How To Use Beets For Liver Detox and Colon Cleansing


Beets are a cool season vegetable crop. Beets are an ancient, prehistoric food that grew naturally along coastlines in North Africa, Asia, and Europe. This root veggie grows quickly and has many different varieties which showcase deep red, yellow or white bulbs of different shapes. Beets are also an excellent source of folate and a very good source of manganese, potassium, and copper. They are also a good source of dietary fiber, magnesium, phosphorus, vitamin C, iron, and vitamin B6.

Detox support

Beets are an excellent food for detoxification. Beetroot fiber contains a more effective “dietary fiber” which contains pectin polysaccharides, which are thought to be more effective at cleansing the digestive tract and keeping everything moving. Not only does the beetroot fiber support colon and digestive health by making elimination easier, it also supports the body’s overall detoxification mechanisms.

Beet Juice Recipe For Liver & Colon Cleansing


-3 Organic Carrots (peeled and washed)
-1 Organic Beet (peeled and washed)
-2 Organic Red Apples (washed and cut)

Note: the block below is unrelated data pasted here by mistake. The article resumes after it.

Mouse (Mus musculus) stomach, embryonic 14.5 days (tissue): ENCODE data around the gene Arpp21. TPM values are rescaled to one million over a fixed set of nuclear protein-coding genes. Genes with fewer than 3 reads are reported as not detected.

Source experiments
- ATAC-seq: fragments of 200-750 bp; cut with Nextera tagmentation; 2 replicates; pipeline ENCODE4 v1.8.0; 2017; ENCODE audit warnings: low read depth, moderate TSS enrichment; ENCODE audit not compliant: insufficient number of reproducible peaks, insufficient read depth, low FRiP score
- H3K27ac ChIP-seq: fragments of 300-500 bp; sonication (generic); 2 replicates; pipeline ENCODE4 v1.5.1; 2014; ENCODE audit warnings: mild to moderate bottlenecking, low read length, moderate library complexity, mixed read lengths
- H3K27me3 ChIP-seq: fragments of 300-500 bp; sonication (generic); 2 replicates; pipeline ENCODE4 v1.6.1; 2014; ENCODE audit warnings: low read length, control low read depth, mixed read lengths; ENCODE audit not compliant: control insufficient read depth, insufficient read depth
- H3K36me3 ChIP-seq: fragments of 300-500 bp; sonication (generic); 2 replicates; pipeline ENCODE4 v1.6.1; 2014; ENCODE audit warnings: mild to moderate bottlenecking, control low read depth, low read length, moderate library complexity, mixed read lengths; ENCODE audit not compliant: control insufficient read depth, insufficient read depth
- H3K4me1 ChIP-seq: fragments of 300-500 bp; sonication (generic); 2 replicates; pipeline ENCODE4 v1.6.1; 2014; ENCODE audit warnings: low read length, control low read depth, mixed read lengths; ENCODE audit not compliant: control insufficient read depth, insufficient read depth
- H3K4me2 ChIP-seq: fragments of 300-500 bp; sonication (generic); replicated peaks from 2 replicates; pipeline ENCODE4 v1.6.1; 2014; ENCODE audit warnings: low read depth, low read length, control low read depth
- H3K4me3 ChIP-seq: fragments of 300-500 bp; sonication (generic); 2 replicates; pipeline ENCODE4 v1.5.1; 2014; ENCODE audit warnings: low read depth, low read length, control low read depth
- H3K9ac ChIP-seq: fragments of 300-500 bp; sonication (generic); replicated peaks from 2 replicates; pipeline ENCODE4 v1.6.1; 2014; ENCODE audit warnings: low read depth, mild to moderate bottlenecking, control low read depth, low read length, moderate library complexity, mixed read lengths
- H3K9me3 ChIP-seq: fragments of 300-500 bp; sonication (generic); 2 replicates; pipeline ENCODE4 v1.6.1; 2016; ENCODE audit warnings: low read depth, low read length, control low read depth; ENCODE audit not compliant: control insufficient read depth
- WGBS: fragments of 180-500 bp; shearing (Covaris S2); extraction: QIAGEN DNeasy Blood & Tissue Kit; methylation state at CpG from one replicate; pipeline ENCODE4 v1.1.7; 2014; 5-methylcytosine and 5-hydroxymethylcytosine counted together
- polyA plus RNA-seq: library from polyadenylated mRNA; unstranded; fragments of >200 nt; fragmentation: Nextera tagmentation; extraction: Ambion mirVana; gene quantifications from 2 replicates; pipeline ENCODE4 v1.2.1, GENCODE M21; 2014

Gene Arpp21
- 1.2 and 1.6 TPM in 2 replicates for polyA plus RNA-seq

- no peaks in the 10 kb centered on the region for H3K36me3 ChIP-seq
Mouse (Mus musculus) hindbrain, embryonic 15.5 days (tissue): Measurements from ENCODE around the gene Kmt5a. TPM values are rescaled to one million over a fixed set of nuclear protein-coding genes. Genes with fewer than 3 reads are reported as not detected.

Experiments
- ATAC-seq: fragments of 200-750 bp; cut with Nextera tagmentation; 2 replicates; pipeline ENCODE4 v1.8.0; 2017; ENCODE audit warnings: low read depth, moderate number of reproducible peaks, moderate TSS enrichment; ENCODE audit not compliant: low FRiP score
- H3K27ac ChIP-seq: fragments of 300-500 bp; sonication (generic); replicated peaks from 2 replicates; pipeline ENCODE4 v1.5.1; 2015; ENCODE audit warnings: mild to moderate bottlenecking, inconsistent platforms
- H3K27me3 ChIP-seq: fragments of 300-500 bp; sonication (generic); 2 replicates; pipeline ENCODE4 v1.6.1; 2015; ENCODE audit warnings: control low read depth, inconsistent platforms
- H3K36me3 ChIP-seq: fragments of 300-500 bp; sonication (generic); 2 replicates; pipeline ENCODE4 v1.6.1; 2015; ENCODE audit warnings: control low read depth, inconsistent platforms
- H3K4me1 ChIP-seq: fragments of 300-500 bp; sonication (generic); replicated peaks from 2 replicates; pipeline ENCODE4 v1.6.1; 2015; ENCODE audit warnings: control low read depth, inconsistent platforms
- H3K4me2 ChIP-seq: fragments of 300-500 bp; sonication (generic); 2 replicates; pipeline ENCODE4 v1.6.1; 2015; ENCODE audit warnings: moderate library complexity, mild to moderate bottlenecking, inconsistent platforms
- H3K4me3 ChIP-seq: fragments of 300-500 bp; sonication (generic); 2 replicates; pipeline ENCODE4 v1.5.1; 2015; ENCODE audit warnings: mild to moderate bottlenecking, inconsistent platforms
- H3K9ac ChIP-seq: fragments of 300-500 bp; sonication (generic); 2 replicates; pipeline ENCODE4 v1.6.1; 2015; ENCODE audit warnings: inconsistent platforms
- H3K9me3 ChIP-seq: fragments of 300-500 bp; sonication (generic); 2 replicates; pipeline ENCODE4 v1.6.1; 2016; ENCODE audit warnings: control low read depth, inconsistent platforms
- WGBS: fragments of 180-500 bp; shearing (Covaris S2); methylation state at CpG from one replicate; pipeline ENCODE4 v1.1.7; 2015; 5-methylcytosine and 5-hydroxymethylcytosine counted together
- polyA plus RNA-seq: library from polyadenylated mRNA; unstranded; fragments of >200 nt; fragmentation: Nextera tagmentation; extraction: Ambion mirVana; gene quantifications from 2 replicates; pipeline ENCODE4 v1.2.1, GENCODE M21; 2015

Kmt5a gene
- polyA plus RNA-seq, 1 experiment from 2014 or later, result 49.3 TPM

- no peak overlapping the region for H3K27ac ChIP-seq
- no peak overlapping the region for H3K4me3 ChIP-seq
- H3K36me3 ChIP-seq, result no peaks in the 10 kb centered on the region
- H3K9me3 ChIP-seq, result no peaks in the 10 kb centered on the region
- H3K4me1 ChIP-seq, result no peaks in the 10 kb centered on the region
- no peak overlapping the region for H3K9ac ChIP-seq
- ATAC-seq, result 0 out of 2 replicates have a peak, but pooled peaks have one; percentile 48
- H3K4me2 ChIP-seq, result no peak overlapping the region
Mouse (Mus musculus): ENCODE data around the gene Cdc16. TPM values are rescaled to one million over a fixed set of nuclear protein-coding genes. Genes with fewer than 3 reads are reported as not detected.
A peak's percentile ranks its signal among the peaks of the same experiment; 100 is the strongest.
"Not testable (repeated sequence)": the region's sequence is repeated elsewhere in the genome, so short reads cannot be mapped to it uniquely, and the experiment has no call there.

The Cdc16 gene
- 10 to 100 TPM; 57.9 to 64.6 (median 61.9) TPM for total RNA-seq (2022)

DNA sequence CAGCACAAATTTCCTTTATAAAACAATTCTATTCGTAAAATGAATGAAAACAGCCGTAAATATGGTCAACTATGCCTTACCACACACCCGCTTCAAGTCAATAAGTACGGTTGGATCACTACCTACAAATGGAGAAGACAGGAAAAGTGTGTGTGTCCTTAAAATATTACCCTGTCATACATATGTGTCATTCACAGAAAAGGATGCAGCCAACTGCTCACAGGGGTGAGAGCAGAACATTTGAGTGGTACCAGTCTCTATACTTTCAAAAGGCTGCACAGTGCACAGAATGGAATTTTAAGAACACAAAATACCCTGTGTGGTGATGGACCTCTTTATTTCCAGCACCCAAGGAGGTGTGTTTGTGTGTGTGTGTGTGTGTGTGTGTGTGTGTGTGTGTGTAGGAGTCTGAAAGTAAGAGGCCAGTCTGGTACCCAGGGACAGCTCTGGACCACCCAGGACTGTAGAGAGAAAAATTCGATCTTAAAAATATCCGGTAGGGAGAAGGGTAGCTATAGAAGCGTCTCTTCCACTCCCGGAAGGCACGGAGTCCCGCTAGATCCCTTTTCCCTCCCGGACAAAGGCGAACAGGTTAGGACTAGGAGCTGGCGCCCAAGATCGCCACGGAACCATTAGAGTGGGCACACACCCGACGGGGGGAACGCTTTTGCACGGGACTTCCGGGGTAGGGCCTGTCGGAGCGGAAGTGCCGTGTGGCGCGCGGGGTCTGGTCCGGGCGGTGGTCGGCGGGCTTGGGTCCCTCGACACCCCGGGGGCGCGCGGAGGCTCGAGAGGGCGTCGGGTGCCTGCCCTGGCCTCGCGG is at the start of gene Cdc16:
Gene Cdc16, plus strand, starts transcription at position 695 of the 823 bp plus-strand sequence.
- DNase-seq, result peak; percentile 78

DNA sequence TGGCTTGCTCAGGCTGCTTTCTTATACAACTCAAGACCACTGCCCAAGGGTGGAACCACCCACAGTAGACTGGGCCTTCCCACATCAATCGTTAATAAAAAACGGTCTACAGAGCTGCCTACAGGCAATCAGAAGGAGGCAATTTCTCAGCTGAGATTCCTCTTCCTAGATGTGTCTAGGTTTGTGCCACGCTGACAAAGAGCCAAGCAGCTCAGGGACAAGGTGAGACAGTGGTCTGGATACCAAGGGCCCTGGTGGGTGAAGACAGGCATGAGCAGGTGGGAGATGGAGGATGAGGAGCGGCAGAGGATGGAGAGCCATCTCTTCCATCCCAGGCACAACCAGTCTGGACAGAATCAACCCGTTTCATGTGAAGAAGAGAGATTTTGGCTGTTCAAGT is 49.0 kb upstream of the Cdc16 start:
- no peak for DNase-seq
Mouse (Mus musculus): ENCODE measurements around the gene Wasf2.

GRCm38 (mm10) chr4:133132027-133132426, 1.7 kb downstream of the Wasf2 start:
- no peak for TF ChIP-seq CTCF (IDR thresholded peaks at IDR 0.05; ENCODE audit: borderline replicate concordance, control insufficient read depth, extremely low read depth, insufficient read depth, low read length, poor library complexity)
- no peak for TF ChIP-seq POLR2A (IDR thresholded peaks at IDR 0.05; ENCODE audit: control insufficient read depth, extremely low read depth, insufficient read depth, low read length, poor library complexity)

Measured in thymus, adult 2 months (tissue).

-6 Organic Kale Leaves
-½ inch of ginger root
-½ organic lemon, peeled

Serving: 2-4 servings.


-If you don’t have a juicer, just use a blender filled with with one to two cups of water.
-Place all of the ingredients in a juicer and juice or in a blender and blend.
-If you used a juicer, make sure to stir with a spoon.
-If you used a blender, make sure to strain everything using a colander and then mix with a spoon.
-Serve with some ice to keep it cool and enjoy! You can use mason jars to store it for later.

Rich in brain-boosting, circulation-improving nitric oxide

Beets are a nutritional powerhouse—and so is the juice. It increases levels of nitric oxide, a blood gas that improves blood flow. How does that help your brain? Your brain needs good blood flow to function optimally.

A new study looked at brain scans of participants before and after they drank beet juice. The post-beverage scans showed an increase in circulation to the brain’s white matter in the frontal lobes—a part of the brain that’s often damaged in people with dementia.







Image Credits: Flickr